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Watch Over Me

The clock is a constant in a shifting world. Six women share time-related tales

Watch Over Me

Hodaya Ziv

I spent my first day in foster care with a huge smile smeared across my ten-year-old face, nodding hard when anyone asked if everything was okay, and exulting to all who’d listen about the huge bookshelves in my “new family’s” house.

Come nighttime, I had a bath, at the behest of the mother (that’s something you do every day? who knew!), and dutifully went to my room and lay down in bed. The lady (I wasn’t sure what to call her in my head yet) stood by while I said Shema, looming and unfamiliar. Then when I finished, she suddenly crouched down at my side, passed a hand over my forehead, and leaned in as if to kiss me. I pulled my head back, and even then I didn’t cry, although it was the closest I got.

As soon as she left the room, I shot out of bed. The aloneness — the first time all day — prickled and threatened. The only one there was me, and I didn’t want to spend any time with Me. Me had too many scary memories and scary future thoughts, and she made me feel icky.

There were books, though. Not just on the huge bookshelves in the living room; every room in this house had books. And even though my “new family” didn’t have any children, children’s and young adult books crammed the smallish bookshelf in this room.

One problem, though: no light.

There was a little lamp at the end of the corridor, and by whatever residue shone under the door I could read the large lettering of the titles, but no more.

Me loomed over my shoulder, that horrible, horrible girl who didn’t deserve a home, who was worthless, who needed to be punished, whose mother — stop there, stop there. I desperately grabbed a book, I think it was Harry Potter, and dove for the crack of light under the door.

It wasn’t enough. I couldn’t see the words, and as soon as I stopped focusing on the book, Me reappeared, closer and scarier. Urgently, I pulled off my watch and pressed the light button. The little digital screen lit up with a soft green glow, and a circle of words appeared on the page. I breathed again, Me banished for now.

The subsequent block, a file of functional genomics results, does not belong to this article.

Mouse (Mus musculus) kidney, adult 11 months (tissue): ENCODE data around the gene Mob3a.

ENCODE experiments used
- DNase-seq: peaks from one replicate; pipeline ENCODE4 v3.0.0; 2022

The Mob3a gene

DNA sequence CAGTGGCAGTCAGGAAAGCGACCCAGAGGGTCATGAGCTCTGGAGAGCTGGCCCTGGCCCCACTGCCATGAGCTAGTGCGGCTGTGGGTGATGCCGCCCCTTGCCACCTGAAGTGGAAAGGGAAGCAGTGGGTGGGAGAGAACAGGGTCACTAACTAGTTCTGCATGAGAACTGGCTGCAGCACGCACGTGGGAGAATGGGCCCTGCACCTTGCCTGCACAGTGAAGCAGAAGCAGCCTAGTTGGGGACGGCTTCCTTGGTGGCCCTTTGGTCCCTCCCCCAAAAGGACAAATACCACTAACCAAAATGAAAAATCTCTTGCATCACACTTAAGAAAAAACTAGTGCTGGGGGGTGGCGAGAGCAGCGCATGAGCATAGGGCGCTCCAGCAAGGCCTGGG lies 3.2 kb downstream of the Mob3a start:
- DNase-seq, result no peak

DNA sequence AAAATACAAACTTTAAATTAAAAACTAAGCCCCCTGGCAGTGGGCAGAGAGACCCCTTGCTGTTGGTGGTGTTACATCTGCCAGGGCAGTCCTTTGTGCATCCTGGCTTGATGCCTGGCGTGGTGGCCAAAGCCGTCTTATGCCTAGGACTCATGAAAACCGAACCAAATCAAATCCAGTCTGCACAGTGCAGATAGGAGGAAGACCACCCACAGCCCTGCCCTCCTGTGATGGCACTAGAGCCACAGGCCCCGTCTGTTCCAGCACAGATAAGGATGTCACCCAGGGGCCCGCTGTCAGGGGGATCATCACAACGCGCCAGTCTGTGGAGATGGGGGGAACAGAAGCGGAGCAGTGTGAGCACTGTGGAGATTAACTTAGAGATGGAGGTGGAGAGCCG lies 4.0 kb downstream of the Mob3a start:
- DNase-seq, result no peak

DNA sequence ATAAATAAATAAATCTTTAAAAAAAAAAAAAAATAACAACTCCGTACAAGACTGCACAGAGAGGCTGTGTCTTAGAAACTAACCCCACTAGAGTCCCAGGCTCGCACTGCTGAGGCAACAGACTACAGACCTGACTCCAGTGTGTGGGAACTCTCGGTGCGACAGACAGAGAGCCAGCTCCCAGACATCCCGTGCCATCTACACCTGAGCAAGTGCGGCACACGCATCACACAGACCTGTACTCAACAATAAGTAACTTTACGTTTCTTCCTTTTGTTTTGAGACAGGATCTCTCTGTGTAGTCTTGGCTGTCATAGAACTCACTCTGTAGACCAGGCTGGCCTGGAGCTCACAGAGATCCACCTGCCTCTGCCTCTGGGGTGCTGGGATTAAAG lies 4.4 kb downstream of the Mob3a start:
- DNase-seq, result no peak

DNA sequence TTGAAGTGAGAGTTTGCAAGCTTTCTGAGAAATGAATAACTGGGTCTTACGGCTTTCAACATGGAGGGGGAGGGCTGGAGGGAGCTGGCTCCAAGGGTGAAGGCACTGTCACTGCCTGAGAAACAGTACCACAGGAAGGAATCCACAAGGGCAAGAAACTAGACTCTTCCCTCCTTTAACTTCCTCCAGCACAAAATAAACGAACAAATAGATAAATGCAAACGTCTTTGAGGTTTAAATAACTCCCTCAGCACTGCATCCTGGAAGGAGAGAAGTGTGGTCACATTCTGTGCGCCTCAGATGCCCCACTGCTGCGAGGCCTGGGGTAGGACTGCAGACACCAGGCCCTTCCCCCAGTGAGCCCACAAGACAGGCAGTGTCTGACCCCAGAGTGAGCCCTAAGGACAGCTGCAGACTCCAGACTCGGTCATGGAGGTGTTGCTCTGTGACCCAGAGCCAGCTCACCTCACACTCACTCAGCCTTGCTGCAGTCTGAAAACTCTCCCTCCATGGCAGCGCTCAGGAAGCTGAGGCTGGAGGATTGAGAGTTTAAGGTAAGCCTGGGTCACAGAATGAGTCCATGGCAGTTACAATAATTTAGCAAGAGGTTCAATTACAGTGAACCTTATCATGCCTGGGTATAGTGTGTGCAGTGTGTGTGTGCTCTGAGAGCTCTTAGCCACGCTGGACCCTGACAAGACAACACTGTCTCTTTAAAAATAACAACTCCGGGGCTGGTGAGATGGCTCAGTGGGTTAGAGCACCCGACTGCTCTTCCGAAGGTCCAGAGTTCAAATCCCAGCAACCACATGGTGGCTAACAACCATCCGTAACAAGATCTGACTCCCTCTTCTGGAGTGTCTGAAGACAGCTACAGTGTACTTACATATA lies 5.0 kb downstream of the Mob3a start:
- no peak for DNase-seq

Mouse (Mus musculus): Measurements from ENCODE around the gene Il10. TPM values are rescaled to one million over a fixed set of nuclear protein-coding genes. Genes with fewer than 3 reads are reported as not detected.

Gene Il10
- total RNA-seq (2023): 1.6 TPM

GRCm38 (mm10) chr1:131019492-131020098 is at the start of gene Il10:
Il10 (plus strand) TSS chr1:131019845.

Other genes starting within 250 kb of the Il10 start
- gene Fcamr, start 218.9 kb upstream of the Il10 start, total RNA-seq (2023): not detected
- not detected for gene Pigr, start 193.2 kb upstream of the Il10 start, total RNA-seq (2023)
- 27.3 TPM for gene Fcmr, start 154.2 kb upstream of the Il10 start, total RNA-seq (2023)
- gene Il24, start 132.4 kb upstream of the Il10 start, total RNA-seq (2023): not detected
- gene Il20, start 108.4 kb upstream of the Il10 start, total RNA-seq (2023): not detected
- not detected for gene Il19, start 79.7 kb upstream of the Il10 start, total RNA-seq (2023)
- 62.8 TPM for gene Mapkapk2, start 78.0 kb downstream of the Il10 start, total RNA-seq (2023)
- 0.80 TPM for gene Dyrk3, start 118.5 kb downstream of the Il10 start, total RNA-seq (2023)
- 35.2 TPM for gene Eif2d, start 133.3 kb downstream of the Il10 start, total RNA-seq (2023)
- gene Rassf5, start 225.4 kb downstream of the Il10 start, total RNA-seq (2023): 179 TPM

I read that way for a while, pushing the button every 30 seconds as the light went off. I couldn’t see more than about five words at a time, which rather cramped my speed-reading style, but desperate times, desperate measures.

Finally, when the room spun, and I was so drunk with exhaustion I couldn’t walk a straight line to put the book back on the shelf (if they find out I was reading instead of sleeping, will they throw me out?), I collapsed on the bed and fell asleep before Me could get me.

After that, my watch became my nighttime guardian. Oddly, I developed an emotional connection with it that I didn’t have with the books. I connected with the characters, sure, but the books themselves were just inanimate gateways to the characters’ worlds. The watch, though, a pink plastic number with time, date, and the magical light button, became an ally.

Sometime in my first month there, maybe the second, I heard a conversation I was definitely not meant to overhear. “That lady” was speaking to someone — social worker? play therapist? I don’t know — and she reported, “She seems to be settling in well. She listens to everything we say, she doesn’t cry… no, actually she hasn’t cried once since she came.”

I couldn’t hear the other side of the conversation, but I did pick up, from my new mother’s responses, that the professional on the other end was alarmed.

I’m not clear on what went through my subconscious at that point, but somehow the confluence of a desperation for attention, concern, love, and an inability to accept it, meant I now wouldn’t cry for anything. As long as I didn’t cry, they would worry about me.

The next little while hurt, more than it had to if I hadn’t heard that conversation. Actually, everything hurt. But I had my trusty watch and shelves full of books for whenever Me crept into the vicinity, which was whenever no one else was around. I had a few near-misses, but she never actually got me.

And then one fateful night, in the middle of a book, I was mindlessly reading when the safe little circle of light died. Without warning, the universe inside the book was yanked away from me, and I plummeted to the real world. I looked up, and Me loomed, grinning eerily.

My new mother must have heard it, even though I tried to choke it. The door opened and there she stood, and then suddenly she was bending over, gathering me in her arms, and it was so warm I thought I’d faint.

“What’s wrong?” she asked over and over, with tangible concern and love, as I shuddered and choked with sobs.

I don’t know what she expected to hear, but “my watch broke” was certainly not it. She didn’t ask any questions, though, she just stroked my back and hair, and rocked me back and forth as I cried and cried over my broken watch.


(Originally featured in Family First, Issue 785)

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